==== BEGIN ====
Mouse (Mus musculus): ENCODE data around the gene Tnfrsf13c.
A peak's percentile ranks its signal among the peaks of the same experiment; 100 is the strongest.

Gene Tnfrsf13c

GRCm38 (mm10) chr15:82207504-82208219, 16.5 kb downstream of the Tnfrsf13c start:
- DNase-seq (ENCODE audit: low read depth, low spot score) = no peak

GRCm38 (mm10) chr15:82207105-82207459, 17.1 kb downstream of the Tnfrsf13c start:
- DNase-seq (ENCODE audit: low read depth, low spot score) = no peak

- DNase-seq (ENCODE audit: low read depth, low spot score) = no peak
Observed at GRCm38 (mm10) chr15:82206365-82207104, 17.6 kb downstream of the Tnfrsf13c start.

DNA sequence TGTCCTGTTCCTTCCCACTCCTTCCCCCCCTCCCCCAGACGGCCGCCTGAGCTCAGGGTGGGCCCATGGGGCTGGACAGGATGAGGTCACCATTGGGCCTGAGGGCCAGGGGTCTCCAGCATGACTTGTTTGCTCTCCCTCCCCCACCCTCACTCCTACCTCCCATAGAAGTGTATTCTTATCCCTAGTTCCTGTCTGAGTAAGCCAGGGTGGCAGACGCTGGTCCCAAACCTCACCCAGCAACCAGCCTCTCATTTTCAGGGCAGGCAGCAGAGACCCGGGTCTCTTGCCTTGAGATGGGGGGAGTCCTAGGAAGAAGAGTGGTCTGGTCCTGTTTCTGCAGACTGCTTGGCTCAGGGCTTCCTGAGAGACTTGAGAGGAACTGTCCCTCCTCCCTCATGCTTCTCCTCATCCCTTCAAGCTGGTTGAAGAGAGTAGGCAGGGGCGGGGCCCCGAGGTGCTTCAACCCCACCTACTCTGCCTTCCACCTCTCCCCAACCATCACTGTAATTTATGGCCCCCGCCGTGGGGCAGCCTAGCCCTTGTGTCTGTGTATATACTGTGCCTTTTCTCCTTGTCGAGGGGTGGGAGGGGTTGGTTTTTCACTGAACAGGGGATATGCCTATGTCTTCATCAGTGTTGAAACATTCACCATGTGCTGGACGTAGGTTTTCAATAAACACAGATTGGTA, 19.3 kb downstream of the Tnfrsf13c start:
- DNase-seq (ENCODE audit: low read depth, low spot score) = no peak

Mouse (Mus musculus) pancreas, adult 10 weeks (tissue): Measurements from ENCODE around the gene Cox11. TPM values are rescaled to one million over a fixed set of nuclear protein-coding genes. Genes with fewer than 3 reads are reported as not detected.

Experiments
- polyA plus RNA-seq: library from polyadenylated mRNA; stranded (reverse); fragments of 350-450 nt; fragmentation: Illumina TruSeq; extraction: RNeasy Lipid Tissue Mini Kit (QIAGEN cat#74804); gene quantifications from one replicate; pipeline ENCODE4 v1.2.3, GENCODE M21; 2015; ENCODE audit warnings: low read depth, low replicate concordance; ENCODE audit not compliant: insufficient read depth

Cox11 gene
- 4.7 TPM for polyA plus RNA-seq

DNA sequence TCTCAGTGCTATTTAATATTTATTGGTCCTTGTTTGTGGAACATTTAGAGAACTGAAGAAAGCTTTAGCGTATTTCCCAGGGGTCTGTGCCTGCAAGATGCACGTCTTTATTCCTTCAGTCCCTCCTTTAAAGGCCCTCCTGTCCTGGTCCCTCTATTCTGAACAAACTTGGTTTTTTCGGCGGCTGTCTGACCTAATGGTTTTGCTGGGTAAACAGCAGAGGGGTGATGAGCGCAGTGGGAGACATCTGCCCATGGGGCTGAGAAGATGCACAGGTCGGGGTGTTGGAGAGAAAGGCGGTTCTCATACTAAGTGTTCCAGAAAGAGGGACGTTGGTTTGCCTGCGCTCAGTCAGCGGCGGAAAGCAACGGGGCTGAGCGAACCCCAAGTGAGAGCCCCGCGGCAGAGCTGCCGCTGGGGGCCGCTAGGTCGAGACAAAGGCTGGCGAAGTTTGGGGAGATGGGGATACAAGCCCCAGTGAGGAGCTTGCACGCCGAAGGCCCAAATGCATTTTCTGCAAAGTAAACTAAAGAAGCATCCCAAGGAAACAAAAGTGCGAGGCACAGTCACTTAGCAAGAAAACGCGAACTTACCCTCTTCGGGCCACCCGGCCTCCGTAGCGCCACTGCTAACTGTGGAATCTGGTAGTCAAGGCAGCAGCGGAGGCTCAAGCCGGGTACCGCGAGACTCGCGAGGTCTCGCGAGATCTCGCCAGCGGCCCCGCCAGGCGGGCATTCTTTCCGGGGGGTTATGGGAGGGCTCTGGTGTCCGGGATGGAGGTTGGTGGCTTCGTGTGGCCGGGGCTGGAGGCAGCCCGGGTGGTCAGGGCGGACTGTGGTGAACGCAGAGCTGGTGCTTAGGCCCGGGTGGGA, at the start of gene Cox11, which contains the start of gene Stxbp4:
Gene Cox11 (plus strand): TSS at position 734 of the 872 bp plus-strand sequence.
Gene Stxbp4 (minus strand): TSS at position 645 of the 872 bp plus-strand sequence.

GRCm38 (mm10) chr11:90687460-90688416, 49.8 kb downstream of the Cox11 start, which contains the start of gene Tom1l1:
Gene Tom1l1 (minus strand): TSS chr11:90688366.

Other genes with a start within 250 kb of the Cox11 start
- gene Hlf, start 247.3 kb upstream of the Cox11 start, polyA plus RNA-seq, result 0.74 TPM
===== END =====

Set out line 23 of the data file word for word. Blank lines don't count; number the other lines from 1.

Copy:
- gene Hlf, start 247.3 kb upstream of the Cox11 start, polyA plus RNA-seq, result 0.74 TPM